I agree that being sore all the time is not good. Every time I go to lift I do not get sore. Only if I do an exercise that I have not done in a while. Or make the subtle changes in a program like Charles suggests. IE barbell to dumbells. I fall into the 6 workout window that he talks about mainly for upper body exercises. I can get away with alot longer program for the lower body. For example when I do 5x5 on the bench I get sore the first workout. My body compensates for the stress and adapts. The next time I do the 5x5 I am sore, but to a lesser degree. The third and fourth workouts I am usually not sore. At the same time my numbers start to stagnate (amount of weight lifted and reps) That is when I make a change. That is when the soreness comes in, after the change. It is a loop. round and round.

    King K R S
    Last edited by kingkrs; 02-28-2007 at 09:03 PM.
    The difference between the freaks and the flock is the ****ing fork!
    You wanna gain weight? Then it's time to squat!

  18. #17
    Senior Member RichMcGuire's Avatar
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    Ever hear of Lactic Acid?
    First Bulk pics VS Starting pics, take a look!! http://www.wannabebigforums.com/show...=1#post1616109

    Progress pics of a cut using bodyweight only movements http://www.wannabebig.com/forums/sho...45#post2405745

    Generally, if you read a piece of advice on the internet, assume it's wrong until proven otherwise. This applies especially to "conventional wisdom". -Belial

  19. #18
    Cross trainer & DL addict mikesbytes's Avatar
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    I use to suffer soreness in specific muscles, in particular the pecs. In those days, I didn't understand the importance of diet and now I ponder the thought that if my diet had been better, that the soreness would have been less with a quicker recovery.

  20. #19
    Senior Member Sensei's Avatar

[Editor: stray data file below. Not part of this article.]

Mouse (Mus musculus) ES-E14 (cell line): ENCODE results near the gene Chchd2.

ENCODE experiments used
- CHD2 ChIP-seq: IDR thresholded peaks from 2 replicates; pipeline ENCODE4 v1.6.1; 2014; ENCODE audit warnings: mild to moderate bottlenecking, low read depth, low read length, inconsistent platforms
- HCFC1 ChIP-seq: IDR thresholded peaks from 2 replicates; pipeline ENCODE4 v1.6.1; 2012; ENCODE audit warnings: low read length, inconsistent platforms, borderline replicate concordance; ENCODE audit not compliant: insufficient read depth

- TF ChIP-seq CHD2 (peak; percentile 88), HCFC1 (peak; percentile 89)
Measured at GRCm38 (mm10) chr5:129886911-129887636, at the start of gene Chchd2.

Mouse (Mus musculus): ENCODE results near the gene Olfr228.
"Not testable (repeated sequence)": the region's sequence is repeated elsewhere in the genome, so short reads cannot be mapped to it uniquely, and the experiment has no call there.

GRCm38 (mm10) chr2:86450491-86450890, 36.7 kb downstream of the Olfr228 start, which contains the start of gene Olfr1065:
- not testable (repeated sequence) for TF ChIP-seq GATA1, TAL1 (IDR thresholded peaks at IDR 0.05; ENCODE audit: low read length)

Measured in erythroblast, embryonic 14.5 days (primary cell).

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    Quote Originally Posted by kingkrs View Post
    Sensei.

    Supercompensation is something that your body does usually after being sore to make sure that the next time it (your body ) encounters the same kind of stress it is able to handle it better. I did not say " because you worked until you were sore"
    The part in bold is unsubstantiated. That's what we're arguing w. you about. DOMS is a really bad way to gauge the success or failure or workload or adaptation or really just about anything unless you have nothing else to base your training off of and even then it's not the best.

    The reason that people are "jumping down your throat" is that most of us don't like the idea of recommending relative newbies to train seeking pain - we'd much rather see newbies working on improving technique, improving strength levels, etc. and seeing those outcomes reflected back at them in the mirror. I know you weren't recommending against those things, but trust me, a newbie will take something that sounds logical and run with it without seeing all points of view.
    A child does not learn to squat from the top down. In other words, he does not suddenly make a conscious decision one day to squat. Actually, he is squatting one day and make the conscious decision to stand. Squatting precedes standing in the developmental sequence. This is the way a child's brain learns to use the body as the child develops movement patterns. Therefore, a child is probably crawling, rocks back into a squatting position with the back completely relaxed and the hips completely flexed, and stands when he has enough hip strength. This approach makes a lot of sense and can be applied to relearning the deep squat movement if it is lost. -Gray Cook
    Lifting Clips: http://www.youtube.com/profile?user=johnnymnemonic2
    Blog: http://squatrx.blogspot.com/

  21. #20
    Senior Member RichMcGuire's Avatar
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    Quote Originally Posted by mikesbytes View Post
    I use to suffer soreness in specific muscles, in particular the pecs. In those days, I didn't understand the importance of diet and now I ponder the thought that if my diet had been better, that the soreness would have been less with a quicker recovery.
    Yes,

    Restoring phosphate groups through nutrition helps quite a bit to relieve DOMS.
    First Bulk pics VS Starting pics, take a look!! http://www.wannabebigforums.com/show...=1#post1616109

    Progress pics of a cut using bodyweight only movements http://www.wannabebig.com/forums/sho...45#post2405745

    Generally, if you read a piece of advice on the internet, assume it's wrong until proven otherwise. This applies especially to "conventional wisdom". -Belial